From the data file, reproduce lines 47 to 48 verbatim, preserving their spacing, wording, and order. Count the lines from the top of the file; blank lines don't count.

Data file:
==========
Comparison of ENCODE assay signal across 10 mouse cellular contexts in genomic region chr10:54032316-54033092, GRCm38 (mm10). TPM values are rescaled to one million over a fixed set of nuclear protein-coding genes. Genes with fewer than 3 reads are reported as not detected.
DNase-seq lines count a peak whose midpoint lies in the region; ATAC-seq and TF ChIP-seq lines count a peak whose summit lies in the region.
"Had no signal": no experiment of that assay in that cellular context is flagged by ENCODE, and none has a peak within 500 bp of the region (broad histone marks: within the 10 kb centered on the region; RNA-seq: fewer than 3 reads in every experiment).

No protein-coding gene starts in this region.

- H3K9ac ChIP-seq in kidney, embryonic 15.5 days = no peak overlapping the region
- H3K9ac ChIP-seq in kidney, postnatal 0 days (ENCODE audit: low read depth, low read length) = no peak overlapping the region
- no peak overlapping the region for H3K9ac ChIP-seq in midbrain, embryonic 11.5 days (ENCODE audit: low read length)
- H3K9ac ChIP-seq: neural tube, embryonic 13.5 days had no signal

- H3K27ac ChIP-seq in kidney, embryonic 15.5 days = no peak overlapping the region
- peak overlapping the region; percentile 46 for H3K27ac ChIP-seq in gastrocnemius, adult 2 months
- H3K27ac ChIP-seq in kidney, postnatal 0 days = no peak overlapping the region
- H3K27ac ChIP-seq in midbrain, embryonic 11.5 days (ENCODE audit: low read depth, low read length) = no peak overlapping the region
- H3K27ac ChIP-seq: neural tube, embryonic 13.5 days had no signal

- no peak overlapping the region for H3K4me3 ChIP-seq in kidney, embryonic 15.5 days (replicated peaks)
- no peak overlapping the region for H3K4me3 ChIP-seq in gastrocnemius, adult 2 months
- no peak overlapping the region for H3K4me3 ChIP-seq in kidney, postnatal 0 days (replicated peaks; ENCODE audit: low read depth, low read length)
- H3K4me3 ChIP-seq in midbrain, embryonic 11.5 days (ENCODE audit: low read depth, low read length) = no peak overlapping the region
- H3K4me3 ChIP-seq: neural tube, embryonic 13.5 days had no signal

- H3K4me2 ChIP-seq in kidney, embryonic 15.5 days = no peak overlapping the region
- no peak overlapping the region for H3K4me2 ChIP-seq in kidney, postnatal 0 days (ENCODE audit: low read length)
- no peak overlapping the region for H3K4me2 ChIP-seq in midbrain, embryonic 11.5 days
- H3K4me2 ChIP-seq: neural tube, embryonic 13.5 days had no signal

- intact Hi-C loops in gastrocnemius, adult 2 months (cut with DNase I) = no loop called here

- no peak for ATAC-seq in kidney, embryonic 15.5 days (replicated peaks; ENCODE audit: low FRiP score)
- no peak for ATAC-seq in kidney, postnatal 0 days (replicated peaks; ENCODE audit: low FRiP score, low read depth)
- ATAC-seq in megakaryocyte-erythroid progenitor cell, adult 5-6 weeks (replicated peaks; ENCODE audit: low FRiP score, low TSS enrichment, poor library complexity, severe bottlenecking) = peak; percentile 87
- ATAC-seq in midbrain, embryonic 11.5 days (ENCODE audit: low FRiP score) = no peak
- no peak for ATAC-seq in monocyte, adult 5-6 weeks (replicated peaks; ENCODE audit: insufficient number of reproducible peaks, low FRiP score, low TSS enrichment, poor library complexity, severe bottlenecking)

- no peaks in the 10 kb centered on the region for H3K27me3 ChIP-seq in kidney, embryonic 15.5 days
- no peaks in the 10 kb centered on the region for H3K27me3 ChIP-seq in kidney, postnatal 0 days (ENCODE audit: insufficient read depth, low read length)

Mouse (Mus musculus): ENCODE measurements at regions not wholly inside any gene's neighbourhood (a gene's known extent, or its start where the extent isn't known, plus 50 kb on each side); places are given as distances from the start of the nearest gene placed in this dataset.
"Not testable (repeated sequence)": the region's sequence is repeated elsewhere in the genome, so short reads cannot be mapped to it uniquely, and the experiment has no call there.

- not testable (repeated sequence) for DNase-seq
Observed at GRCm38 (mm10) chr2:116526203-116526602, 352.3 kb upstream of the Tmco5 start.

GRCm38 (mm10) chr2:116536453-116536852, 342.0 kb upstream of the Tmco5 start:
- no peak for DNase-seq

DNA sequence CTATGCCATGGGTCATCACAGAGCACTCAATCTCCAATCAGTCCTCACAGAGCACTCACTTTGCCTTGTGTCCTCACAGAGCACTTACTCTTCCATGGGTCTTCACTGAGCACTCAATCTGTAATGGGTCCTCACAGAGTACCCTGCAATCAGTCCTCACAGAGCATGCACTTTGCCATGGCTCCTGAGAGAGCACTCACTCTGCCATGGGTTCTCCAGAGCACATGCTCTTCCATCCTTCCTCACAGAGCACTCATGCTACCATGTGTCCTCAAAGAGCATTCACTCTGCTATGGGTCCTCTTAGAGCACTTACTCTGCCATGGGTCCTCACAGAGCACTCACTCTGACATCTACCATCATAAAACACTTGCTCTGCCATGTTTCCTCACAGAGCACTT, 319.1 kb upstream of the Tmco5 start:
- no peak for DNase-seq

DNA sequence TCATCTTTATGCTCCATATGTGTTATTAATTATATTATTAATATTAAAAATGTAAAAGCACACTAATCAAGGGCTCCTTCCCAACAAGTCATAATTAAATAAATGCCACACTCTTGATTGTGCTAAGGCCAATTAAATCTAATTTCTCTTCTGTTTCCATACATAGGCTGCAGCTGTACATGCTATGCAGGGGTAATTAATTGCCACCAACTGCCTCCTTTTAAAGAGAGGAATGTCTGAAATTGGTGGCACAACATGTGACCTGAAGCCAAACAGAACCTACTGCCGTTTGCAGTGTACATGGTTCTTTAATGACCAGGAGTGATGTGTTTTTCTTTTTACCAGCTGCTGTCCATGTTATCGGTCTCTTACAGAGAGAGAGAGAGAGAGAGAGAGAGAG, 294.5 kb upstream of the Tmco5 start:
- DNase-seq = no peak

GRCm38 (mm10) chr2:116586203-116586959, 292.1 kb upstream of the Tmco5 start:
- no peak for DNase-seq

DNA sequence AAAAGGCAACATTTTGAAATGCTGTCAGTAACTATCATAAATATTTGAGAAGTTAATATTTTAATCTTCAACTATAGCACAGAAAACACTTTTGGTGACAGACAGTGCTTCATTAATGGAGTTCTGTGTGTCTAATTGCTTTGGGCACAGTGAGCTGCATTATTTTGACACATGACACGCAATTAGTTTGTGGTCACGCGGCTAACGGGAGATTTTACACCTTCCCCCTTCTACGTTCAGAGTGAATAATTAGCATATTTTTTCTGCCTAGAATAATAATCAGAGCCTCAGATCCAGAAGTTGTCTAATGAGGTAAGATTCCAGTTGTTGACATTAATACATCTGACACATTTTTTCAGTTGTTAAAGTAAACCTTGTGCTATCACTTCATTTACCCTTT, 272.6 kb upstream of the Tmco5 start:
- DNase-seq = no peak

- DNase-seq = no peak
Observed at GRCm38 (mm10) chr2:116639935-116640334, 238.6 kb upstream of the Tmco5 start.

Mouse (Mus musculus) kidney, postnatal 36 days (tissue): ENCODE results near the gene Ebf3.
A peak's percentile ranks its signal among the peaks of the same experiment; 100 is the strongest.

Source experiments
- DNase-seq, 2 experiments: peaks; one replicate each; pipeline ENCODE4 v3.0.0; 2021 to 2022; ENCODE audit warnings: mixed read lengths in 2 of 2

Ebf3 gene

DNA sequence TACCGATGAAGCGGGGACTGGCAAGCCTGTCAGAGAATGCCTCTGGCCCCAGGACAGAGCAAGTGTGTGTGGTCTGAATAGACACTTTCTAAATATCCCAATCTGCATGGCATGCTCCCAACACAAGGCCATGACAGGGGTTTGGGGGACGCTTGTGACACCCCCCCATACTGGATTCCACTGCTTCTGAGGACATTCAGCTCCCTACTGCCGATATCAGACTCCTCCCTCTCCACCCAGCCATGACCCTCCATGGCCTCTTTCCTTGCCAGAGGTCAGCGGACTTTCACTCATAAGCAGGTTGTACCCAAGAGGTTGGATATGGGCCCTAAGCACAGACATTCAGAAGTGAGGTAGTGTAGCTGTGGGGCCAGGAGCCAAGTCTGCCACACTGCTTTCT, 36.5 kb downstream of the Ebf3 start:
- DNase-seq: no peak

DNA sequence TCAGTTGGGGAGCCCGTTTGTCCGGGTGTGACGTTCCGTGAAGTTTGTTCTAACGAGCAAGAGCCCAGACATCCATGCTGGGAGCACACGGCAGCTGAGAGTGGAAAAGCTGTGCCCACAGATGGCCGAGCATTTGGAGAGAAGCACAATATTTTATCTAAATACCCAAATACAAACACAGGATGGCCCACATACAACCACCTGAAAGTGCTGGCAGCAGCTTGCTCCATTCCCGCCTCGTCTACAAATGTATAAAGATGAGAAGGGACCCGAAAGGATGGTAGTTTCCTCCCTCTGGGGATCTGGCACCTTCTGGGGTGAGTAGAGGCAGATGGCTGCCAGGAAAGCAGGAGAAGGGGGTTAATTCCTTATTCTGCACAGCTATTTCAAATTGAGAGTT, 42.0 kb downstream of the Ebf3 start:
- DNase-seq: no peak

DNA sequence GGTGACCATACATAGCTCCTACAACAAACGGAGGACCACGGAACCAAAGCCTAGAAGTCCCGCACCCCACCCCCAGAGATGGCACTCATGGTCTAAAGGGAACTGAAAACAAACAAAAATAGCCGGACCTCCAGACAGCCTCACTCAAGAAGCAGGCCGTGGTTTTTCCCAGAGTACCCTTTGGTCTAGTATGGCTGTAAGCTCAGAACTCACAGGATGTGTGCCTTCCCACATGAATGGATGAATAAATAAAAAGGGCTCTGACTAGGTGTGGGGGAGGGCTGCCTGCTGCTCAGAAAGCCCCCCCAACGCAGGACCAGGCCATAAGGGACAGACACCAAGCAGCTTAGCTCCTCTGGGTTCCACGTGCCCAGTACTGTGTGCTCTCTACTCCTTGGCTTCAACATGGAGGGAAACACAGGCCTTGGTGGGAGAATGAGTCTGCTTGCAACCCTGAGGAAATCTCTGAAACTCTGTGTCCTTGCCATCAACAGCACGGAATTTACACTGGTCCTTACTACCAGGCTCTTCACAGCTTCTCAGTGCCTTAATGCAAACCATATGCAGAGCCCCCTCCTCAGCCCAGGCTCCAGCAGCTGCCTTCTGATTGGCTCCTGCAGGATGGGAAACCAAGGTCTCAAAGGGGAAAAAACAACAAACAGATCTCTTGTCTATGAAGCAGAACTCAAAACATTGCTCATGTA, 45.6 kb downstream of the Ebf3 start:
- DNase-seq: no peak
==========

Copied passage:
Mouse (Mus musculus) kidney, postnatal 36 days (tissue): ENCODE results near the gene Ebf3.
A peak's percentile ranks its signal among the peaks of the same experiment; 100 is the strongest.